The “Bog Roll” Mystery

My friend Pat Raccio Hughes took a photo almost two years ago at her local Pennsylvania supermarket, Giant. She got around to sending it to me last week.


The reason she sent to to me, of course, was the term “bog roll”–what Americans would universally refer to as “toilet paper.” (“CHRM” refers to the brand, Charmin.) Pat reports that the product itself wasn’t labeled “bog roll,” just this sale-price card.

Giant is a chain that is based and exclusively operates in the northeast U.S., so there’s no British ownership or anything like that. So how did “bog roll” get there? I’m betting a British employee in the home office, but honestly, I have no idea.

Update: Commenters have let it be known that in Britain, “bog roll” is quite edgy and slang, and not the kind of thing you expect to read in the supermarket. Green’s Dictionary of Slang traces it to 1983:

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28 thoughts on “The “Bog Roll” Mystery

    1. I think that’s probably the explanation. BOGO is commonly used in sale tags, and I suspect their formatting/printing software cut off the O. I’ve never heard ‘bog roll’ used in the US, and as others say below, it’s a crude term that you wouldn’t see on a supermarket label in the UK.

  1. The problem is “bog” is a slang word for toilet. That picture is the equivalent of a UK product labelled “crapper paper”. Not really the right tone …..

  2. ‘Bog roll’ is a slang word much used by schoolboys but I have never seen it referred to as such in a shop or a supermarket in the UK

  3. I’m wondering whether these were manufactured or packaged in, say, China, and someone got a computer translation that went a bit slangy.

  4. I’m thinking the label was printed out from some centralized inventory-management database. For a while now, Giant has been owned by Ahold (now Ahold Delhaize), a big European conglomerate, so there’s a connection across the pond anyway. But Ahold Delhauze doesn’t own any stores in the UK, so how this slangy term got into the database is still a mystery.

  5. Boris Johnson recently warned against a Bog Roll Brexit – “soft, yielding and seemingly infinitely long”

  6. Bog roll is an upper and upper middle class expression that would not be out of place with lower class. The lower middle class would probably be too polite to use it.
    The words someone uses to describe the (American) restroom are probably the clearest giveaway of one’s social class in Britain today. Bog, pisser, or more politely, loo or lavatory are upper and upper middle class expressions. Toilet is lower middle and lower class, although bog and pisser will also be used by the lower classes. (The biggest social divide in Britain is between the upper middle and lower middle classes).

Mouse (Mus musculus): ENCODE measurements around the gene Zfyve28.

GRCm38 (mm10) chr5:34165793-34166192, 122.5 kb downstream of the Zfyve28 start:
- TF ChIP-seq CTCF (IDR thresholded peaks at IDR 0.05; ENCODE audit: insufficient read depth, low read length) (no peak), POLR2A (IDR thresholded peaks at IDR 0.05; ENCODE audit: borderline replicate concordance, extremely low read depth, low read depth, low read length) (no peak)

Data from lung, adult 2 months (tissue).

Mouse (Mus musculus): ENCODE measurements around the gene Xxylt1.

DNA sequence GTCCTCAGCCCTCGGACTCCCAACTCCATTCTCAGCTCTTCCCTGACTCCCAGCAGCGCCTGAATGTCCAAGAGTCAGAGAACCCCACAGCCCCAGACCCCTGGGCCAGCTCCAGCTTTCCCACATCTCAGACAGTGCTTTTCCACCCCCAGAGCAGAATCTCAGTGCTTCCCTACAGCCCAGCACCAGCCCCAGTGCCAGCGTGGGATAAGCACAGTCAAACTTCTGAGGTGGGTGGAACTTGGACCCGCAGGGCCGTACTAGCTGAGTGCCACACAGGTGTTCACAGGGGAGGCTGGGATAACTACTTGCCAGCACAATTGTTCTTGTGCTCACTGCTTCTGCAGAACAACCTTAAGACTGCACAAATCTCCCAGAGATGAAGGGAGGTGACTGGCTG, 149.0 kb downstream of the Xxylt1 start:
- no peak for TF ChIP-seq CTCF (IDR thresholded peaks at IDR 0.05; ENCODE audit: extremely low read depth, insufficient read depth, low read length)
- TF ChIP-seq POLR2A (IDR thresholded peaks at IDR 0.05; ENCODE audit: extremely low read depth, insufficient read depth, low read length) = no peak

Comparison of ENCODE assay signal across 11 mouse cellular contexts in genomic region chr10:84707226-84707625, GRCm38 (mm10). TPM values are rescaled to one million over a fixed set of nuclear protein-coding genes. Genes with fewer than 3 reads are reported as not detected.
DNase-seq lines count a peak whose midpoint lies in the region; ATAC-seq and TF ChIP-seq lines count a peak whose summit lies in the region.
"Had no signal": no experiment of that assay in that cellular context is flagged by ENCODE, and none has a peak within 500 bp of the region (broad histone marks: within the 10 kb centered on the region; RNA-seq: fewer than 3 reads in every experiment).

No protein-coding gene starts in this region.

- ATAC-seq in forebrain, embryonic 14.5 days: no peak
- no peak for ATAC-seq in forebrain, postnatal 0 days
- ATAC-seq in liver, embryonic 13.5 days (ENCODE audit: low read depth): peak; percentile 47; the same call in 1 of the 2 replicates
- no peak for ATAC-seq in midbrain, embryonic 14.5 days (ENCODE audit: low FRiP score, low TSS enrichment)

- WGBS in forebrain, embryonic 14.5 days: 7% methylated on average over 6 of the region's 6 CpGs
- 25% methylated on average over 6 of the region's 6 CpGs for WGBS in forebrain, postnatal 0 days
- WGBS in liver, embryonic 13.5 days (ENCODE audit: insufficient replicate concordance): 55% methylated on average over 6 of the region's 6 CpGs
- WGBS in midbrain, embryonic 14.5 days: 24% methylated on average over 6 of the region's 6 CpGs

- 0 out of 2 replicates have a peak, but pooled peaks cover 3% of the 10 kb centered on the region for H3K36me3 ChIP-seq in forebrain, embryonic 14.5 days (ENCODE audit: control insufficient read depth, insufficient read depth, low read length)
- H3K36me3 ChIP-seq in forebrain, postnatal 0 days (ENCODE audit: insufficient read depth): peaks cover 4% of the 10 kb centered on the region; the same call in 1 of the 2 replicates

1. I disagree with you, Anthony:
      ‘Bog roll is an upper and upper middle class expression…’ Where do you live?
      And ‘pisser’ for toilet? I have never heard that in a lifetime of living in various parts of the UK (except in the context of “What a pain in the pisser.” i.e. penis.)

      1. I’m in the UK. Bog roll is definitely an upper and slightly less so, upper middle class expression, plus lower class. Maybe I went too far with pisser, but bog is a normal, informal upper and upper middle class expression (only to be used in familiar, younger company, though). The biggest giveaway by miles that someone is lower middle or lower class is to say toilet. The upper and upper middle classes would never in a zillion years be heard dead calling it a toilet. In a more formal situation, the usual upper and upper middle would say loo (or secondly, lavatory).

  7. I lived in London, England until 1956, “Bog” was a colloquial term for a toilet, but I never heard the term “bog roll”. I suspect the sale sticker was created by some Brit ex-pat trying to have fun.

    BTW, since leaving the UK I’ve heard the therm “loo” used for a toilet, but I never heard that when I lived there in the 1950s. I wonder if it’s a regional term or just something that came later.

    1. Curious. I was born in London in the fifties but grew up in the north of England. I remember using the word “loo” to a school friend and he complained about my use of Londonisms. I hadn’t thought the word particularly a London term. (I’ve been in the US for the last couple of weeks and have been amusing American friends by saying I’m going to the loo.”)

  8. The word ‘loo’ evidently comes from the inhabitants of medieval Edinburgh (also known as ‘old reekie’) shouting ‘gardez loo’ (a corruption of the French gardez l’eau) to warn passers by of waste excrement about to be thrown from a window into the street below.

  9. It’s hardly an “edgy” term, more like a commonplace. Granted you won’t see it advertised as bog roll, give it time, give it time, but no-one, barring particularly elderly and prissy maiden aunts, would bat an eyelid at the term.

  10. I’m northern English and living there (yes it is raining today! :)) and we use ‘I’m going to the bog’ and ‘get us a pack of bog roll’ when shopping for loo paper all the time tbh. It’s probably a regional thing, maybe used more in the north than the south of England but idk. It may also be used elsewhere in Britain.

  11. I have agreed with the belief that toilet tissue would not be described as “bog roll” in a British shop. However today I chanced upon bog rolls in Poundland, the British chain store that sells a wide range of goods priced at £1. That was the price for one roll in a box, an unusual way of selling toilet rolls.

    I have a photo. Unfortunately there seems to be no way to posting it here.

    1. I’d agree it not a term you see in official print a lot in the UK. Very rare and mostly a spoken term. It’s generally arse-ociated with ‘lower class slang’ so I’m delighted to read it getting the flush of approval in Poundland. 😀

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